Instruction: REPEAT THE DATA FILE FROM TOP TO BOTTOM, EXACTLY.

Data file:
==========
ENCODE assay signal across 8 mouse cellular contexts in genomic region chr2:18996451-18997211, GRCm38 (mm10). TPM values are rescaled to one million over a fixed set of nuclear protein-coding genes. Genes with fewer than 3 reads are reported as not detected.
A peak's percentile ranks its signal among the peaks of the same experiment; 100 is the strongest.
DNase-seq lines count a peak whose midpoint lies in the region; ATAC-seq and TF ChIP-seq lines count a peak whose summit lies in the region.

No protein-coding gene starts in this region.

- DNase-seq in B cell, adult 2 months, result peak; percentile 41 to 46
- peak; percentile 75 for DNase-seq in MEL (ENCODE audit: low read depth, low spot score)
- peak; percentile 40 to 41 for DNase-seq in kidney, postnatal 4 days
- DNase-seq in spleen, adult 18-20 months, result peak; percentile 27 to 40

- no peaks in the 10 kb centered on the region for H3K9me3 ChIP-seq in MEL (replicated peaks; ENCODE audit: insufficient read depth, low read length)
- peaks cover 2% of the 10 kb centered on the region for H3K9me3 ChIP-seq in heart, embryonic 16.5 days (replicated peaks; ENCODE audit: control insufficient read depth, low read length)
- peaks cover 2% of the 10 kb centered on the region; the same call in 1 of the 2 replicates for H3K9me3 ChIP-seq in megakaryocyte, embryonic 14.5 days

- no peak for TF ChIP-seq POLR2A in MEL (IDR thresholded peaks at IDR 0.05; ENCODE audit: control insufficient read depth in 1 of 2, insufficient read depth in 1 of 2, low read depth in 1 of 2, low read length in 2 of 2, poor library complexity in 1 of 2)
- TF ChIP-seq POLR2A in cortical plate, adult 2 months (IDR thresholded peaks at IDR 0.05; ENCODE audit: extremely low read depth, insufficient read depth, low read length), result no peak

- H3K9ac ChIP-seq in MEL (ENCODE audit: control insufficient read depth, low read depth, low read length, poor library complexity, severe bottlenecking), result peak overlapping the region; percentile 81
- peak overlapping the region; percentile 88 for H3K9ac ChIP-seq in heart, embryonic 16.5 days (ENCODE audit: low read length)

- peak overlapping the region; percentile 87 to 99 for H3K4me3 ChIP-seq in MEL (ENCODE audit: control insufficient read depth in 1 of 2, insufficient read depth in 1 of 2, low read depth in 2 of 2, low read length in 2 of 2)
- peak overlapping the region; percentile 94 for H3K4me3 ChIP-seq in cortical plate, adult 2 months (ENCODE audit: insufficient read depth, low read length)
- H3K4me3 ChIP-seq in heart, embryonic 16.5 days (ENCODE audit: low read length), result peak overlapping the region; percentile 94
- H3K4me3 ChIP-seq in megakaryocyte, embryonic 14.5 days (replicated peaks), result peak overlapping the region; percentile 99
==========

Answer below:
ENCODE assay signal across 8 mouse cellular contexts in genomic region chr2:18996451-18997211, GRCm38 (mm10). TPM values are rescaled to one million over a fixed set of nuclear protein-coding genes. Genes with fewer than 3 reads are reported as not detected.
A peak's percentile ranks its signal among the peaks of the same experiment; 100 is the strongest.
DNase-seq lines count a peak whose midpoint lies in the region; ATAC-seq and TF ChIP-seq lines count a peak whose summit lies in the region.

No protein-coding gene starts in this region.

- DNase-seq in B cell, adult 2 months, result peak; percentile 41 to 46
- peak; percentile 75 for DNase-seq in MEL (ENCODE audit: low read depth, low spot score)
- peak; percentile 40 to 41 for DNase-seq in kidney, postnatal 4 days
- DNase-seq in spleen, adult 18-20 months, result peak; percentile 27 to 40

- no peaks in the 10 kb centered on the region for H3K9me3 ChIP-seq in MEL (replicated peaks; ENCODE audit: insufficient read depth, low read length)
- peaks cover 2% of the 10 kb centered on the region for H3K9me3 ChIP-seq in heart, embryonic 16.5 days (replicated peaks; ENCODE audit: control insufficient read depth, low read length)
- peaks cover 2% of the 10 kb centered on the region; the same call in 1 of the 2 replicates for H3K9me3 ChIP-seq in megakaryocyte, embryonic 14.5 days

- no peak for TF ChIP-seq POLR2A in MEL (IDR thresholded peaks at IDR 0.05; ENCODE audit: control insufficient read depth in 1 of 2, insufficient read depth in 1 of 2, low read depth in 1 of 2, low read length in 2 of 2, poor library complexity in 1 of 2)
- TF ChIP-seq POLR2A in cortical plate, adult 2 months (IDR thresholded peaks at IDR 0.05; ENCODE audit: extremely low read depth, insufficient read depth, low read length), result no peak

- H3K9ac ChIP-seq in MEL (ENCODE audit: control insufficient read depth, low read depth, low read length, poor library complexity, severe bottlenecking), result peak overlapping the region; percentile 81
- peak overlapping the region; percentile 88 for H3K9ac ChIP-seq in heart, embryonic 16.5 days (ENCODE audit: low read length)

- peak overlapping the region; percentile 87 to 99 for H3K4me3 ChIP-seq in MEL (ENCODE audit: control insufficient read depth in 1 of 2, insufficient read depth in 1 of 2, low read depth in 2 of 2, low read length in 2 of 2)
- peak overlapping the region; percentile 94 for H3K4me3 ChIP-seq in cortical plate, adult 2 months (ENCODE audit: insufficient read depth, low read length)
- H3K4me3 ChIP-seq in heart, embryonic 16.5 days (ENCODE audit: low read length), result peak overlapping the region; percentile 94
- H3K4me3 ChIP-seq in megakaryocyte, embryonic 14.5 days (replicated peaks), result peak overlapping the region; percentile 99